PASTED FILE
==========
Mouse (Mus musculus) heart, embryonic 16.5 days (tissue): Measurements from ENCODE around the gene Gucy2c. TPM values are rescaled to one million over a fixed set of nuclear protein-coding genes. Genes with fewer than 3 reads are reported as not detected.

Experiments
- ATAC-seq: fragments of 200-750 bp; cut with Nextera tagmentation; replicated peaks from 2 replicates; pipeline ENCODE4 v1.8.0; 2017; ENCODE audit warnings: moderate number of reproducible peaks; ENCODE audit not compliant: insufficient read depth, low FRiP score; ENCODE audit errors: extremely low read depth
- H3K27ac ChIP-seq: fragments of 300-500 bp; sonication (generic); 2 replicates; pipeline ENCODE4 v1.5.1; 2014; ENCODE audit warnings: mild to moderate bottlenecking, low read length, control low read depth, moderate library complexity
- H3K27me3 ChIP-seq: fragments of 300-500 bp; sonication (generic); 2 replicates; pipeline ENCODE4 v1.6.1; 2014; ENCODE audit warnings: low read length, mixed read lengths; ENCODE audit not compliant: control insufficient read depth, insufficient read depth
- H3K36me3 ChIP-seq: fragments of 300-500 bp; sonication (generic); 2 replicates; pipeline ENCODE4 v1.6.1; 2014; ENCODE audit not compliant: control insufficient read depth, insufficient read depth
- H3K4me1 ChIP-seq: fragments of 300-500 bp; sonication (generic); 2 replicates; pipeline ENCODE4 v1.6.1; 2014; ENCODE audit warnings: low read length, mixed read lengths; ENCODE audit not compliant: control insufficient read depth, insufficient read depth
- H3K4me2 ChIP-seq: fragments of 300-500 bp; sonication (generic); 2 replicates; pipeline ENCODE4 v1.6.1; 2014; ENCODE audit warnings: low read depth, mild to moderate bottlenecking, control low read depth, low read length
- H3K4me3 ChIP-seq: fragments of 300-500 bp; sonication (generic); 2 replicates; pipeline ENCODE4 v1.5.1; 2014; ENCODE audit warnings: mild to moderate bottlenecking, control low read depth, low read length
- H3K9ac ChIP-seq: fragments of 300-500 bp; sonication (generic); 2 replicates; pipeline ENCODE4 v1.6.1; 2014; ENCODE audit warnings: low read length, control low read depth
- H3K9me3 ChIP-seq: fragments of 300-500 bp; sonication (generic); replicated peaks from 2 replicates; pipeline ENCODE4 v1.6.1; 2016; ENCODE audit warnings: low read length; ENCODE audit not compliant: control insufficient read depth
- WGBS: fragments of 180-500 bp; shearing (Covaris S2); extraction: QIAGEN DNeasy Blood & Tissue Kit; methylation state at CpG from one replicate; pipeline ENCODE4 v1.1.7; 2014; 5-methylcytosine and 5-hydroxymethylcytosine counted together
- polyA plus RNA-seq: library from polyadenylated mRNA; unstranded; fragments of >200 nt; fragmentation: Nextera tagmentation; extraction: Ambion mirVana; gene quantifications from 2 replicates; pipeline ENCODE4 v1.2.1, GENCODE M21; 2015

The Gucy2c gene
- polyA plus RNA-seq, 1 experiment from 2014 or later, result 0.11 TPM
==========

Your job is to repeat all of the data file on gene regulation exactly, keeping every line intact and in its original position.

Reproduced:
Mouse (Mus musculus) heart, embryonic 16.5 days (tissue): Measurements from ENCODE around the gene Gucy2c. TPM values are rescaled to one million over a fixed set of nuclear protein-coding genes. Genes with fewer than 3 reads are reported as not detected.

Experiments
- ATAC-seq: fragments of 200-750 bp; cut with Nextera tagmentation; replicated peaks from 2 replicates; pipeline ENCODE4 v1.8.0; 2017; ENCODE audit warnings: moderate number of reproducible peaks; ENCODE audit not compliant: insufficient read depth, low FRiP score; ENCODE audit errors: extremely low read depth
- H3K27ac ChIP-seq: fragments of 300-500 bp; sonication (generic); 2 replicates; pipeline ENCODE4 v1.5.1; 2014; ENCODE audit warnings: mild to moderate bottlenecking, low read length, control low read depth, moderate library complexity
- H3K27me3 ChIP-seq: fragments of 300-500 bp; sonication (generic); 2 replicates; pipeline ENCODE4 v1.6.1; 2014; ENCODE audit warnings: low read length, mixed read lengths; ENCODE audit not compliant: control insufficient read depth, insufficient read depth
- H3K36me3 ChIP-seq: fragments of 300-500 bp; sonication (generic); 2 replicates; pipeline ENCODE4 v1.6.1; 2014; ENCODE audit not compliant: control insufficient read depth, insufficient read depth
- H3K4me1 ChIP-seq: fragments of 300-500 bp; sonication (generic); 2 replicates; pipeline ENCODE4 v1.6.1; 2014; ENCODE audit warnings: low read length, mixed read lengths; ENCODE audit not compliant: control insufficient read depth, insufficient read depth
- H3K4me2 ChIP-seq: fragments of 300-500 bp; sonication (generic); 2 replicates; pipeline ENCODE4 v1.6.1; 2014; ENCODE audit warnings: low read depth, mild to moderate bottlenecking, control low read depth, low read length
- H3K4me3 ChIP-seq: fragments of 300-500 bp; sonication (generic); 2 replicates; pipeline ENCODE4 v1.5.1; 2014; ENCODE audit warnings: mild to moderate bottlenecking, control low read depth, low read length
- H3K9ac ChIP-seq: fragments of 300-500 bp; sonication (generic); 2 replicates; pipeline ENCODE4 v1.6.1; 2014; ENCODE audit warnings: low read length, control low read depth
- H3K9me3 ChIP-seq: fragments of 300-500 bp; sonication (generic); replicated peaks from 2 replicates; pipeline ENCODE4 v1.6.1; 2016; ENCODE audit warnings: low read length; ENCODE audit not compliant: control insufficient read depth
- WGBS: fragments of 180-500 bp; shearing (Covaris S2); extraction: QIAGEN DNeasy Blood & Tissue Kit; methylation state at CpG from one replicate; pipeline ENCODE4 v1.1.7; 2014; 5-methylcytosine and 5-hydroxymethylcytosine counted together
- polyA plus RNA-seq: library from polyadenylated mRNA; unstranded; fragments of >200 nt; fragmentation: Nextera tagmentation; extraction: Ambion mirVana; gene quantifications from 2 replicates; pipeline ENCODE4 v1.2.1, GENCODE M21; 2015

The Gucy2c gene
- polyA plus RNA-seq, 1 experiment from 2014 or later, result 0.11 TPM